|Publication number||US5394789 A|
|Application number||US 08/087,533|
|Publication date||Mar 7, 1995|
|Filing date||Jul 8, 1993|
|Priority date||Jul 8, 1993|
|Publication number||08087533, 087533, US 5394789 A, US 5394789A, US-A-5394789, US5394789 A, US5394789A|
|Inventors||John P. Evans, Robert H. Evans|
|Original Assignee||Evans; John P., Evans; Robert H.|
|Export Citation||BiBTeX, EndNote, RefMan|
|Patent Citations (12), Referenced by (30), Classifications (25), Legal Events (4)|
|External Links: USPTO, USPTO Assignment, Espacenet|
The present invention relates to a manually operable device for selectively drawing into, retaining and evacuating material from a container.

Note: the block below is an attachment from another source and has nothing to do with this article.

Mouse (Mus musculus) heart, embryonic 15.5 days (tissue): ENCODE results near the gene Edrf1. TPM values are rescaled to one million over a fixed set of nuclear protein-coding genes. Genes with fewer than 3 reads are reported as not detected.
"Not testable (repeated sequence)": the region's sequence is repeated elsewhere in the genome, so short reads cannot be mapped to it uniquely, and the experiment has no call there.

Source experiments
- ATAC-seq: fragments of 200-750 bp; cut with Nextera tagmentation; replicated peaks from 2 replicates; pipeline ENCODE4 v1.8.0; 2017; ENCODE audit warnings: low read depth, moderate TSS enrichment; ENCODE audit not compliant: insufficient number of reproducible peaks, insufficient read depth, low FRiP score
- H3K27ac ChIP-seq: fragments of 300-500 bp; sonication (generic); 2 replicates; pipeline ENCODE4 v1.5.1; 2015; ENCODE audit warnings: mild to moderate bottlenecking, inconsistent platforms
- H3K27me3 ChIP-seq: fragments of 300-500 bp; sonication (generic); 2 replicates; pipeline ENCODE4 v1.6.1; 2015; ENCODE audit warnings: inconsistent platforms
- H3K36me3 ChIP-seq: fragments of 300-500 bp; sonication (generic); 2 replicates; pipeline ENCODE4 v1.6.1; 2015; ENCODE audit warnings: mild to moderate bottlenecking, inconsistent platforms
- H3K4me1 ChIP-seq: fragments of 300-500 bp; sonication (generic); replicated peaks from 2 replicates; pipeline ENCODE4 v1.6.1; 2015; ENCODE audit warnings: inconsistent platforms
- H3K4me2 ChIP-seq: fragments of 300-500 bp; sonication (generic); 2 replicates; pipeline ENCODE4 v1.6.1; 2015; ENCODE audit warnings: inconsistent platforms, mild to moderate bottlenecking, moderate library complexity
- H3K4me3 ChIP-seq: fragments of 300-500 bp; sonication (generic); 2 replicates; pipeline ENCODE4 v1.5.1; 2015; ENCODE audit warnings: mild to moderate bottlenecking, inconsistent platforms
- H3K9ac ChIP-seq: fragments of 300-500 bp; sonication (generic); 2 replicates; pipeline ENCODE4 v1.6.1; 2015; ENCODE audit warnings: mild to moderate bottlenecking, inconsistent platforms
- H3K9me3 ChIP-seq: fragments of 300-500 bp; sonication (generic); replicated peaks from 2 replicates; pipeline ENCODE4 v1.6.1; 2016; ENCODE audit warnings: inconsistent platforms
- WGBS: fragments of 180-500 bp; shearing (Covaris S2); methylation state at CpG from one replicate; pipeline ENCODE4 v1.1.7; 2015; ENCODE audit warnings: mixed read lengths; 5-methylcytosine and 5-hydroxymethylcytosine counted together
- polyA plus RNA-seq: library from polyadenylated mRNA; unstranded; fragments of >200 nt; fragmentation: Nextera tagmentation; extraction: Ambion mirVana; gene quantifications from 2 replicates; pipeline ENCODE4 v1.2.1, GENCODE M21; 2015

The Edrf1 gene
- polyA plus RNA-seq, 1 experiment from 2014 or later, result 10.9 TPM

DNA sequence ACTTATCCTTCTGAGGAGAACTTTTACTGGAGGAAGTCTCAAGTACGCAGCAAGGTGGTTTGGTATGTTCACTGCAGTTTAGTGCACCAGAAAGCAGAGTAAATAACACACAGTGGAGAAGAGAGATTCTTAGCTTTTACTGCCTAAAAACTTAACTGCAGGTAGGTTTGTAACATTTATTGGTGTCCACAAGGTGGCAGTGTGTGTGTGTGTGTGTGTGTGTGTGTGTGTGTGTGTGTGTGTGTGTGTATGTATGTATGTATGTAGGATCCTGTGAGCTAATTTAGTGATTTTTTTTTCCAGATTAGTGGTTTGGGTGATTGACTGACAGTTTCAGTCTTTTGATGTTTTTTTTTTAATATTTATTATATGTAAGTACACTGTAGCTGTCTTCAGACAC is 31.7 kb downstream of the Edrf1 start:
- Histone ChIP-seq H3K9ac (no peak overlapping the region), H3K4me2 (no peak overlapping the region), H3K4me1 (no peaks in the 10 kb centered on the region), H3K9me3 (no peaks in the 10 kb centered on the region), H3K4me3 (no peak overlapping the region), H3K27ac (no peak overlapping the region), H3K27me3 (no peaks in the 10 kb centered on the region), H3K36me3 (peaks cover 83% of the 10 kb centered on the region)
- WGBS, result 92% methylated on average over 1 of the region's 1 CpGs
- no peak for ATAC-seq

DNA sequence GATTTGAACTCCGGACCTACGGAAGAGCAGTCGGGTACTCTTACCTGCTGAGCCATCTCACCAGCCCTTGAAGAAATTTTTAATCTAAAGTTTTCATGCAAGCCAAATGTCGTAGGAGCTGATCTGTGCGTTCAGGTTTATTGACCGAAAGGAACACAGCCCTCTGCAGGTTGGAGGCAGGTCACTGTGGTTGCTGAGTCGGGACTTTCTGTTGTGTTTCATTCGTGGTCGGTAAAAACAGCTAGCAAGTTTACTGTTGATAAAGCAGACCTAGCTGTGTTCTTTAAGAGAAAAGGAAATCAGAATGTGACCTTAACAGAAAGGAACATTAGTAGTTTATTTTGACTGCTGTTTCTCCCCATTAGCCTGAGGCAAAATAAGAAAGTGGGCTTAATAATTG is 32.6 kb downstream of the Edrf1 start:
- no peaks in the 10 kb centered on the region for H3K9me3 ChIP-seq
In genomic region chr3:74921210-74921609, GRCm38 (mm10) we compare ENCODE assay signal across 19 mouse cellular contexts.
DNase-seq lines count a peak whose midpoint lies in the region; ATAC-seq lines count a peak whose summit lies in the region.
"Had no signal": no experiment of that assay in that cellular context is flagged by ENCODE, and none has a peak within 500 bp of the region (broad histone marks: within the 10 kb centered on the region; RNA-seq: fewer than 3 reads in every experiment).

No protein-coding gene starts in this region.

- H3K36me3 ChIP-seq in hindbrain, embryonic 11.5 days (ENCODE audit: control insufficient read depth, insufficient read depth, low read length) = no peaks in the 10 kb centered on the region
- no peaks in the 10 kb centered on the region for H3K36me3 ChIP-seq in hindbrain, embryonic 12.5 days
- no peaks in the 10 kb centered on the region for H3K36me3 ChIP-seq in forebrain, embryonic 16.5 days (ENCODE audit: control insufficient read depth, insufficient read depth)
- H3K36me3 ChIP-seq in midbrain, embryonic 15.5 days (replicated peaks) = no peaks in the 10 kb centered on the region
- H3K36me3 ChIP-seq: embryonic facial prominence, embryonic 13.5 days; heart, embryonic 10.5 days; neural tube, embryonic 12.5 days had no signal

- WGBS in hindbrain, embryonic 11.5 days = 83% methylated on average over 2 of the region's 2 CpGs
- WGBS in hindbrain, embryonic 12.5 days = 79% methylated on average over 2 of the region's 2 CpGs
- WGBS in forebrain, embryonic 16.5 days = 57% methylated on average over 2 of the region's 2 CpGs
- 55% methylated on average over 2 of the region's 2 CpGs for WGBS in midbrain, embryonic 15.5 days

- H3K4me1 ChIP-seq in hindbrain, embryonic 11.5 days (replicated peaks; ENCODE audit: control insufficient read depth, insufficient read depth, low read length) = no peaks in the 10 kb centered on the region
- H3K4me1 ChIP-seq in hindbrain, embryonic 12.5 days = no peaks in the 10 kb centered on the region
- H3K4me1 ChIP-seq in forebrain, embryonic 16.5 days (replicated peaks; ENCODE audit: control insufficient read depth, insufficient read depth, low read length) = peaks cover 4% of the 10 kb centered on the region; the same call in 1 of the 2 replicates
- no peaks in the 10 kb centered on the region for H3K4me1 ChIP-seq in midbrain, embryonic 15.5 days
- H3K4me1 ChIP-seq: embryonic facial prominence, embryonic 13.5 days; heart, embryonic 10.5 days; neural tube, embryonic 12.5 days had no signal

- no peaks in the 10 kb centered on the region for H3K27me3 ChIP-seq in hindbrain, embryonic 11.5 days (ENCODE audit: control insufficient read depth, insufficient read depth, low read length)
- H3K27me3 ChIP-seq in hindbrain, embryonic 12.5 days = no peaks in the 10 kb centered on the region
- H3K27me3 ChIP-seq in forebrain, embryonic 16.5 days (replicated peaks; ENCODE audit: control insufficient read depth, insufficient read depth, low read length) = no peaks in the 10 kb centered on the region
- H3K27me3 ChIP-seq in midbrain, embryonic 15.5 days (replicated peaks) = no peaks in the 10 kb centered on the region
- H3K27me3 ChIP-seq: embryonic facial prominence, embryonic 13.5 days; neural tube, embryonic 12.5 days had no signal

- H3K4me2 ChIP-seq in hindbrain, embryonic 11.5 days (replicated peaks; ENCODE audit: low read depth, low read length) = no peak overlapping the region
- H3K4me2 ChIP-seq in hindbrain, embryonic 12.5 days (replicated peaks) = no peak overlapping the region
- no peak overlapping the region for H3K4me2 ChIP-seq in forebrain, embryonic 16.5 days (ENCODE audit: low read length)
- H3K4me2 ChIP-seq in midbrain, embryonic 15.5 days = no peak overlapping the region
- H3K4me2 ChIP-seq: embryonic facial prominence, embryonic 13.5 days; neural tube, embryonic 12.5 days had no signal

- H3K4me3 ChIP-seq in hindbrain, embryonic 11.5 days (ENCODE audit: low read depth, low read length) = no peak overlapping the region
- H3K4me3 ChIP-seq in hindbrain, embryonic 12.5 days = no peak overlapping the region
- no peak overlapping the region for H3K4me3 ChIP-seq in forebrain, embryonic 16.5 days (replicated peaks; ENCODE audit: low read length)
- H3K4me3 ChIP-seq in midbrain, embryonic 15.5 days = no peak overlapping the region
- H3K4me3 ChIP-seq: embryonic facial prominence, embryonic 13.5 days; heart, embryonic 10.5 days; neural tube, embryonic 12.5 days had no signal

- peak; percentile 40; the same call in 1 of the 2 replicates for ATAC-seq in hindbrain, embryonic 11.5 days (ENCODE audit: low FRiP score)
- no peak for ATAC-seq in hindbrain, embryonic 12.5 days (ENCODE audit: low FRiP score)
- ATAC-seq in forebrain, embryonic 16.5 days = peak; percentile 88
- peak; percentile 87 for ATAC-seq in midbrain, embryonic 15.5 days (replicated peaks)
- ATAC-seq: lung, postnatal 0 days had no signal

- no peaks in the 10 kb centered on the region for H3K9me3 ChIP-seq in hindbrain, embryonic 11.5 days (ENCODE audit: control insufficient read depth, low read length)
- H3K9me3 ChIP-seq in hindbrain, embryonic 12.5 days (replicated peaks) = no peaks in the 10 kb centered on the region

For many years there has existed a need to collect and retain and/or to evacuate external substances to and from chambers with the use of a simple and inexpensive, hand-powered metering device. Consistent with the broad principles of the present invention it is possible to control a "problematic fluid" via the ability to collect it from difficult-to-reach places, contain the fluid, and if desired, dispose of all or a portion thereof while observing, separating and adding to or removing some portion of the fluid. The expression "problematic fluid" is used herein to mean that some element or characteristic of the fluid, such as heat, causticity, grain or grit emulsion, acidity, bruisability, suspended composition or other problem, precludes using a pump to directly move the fluid.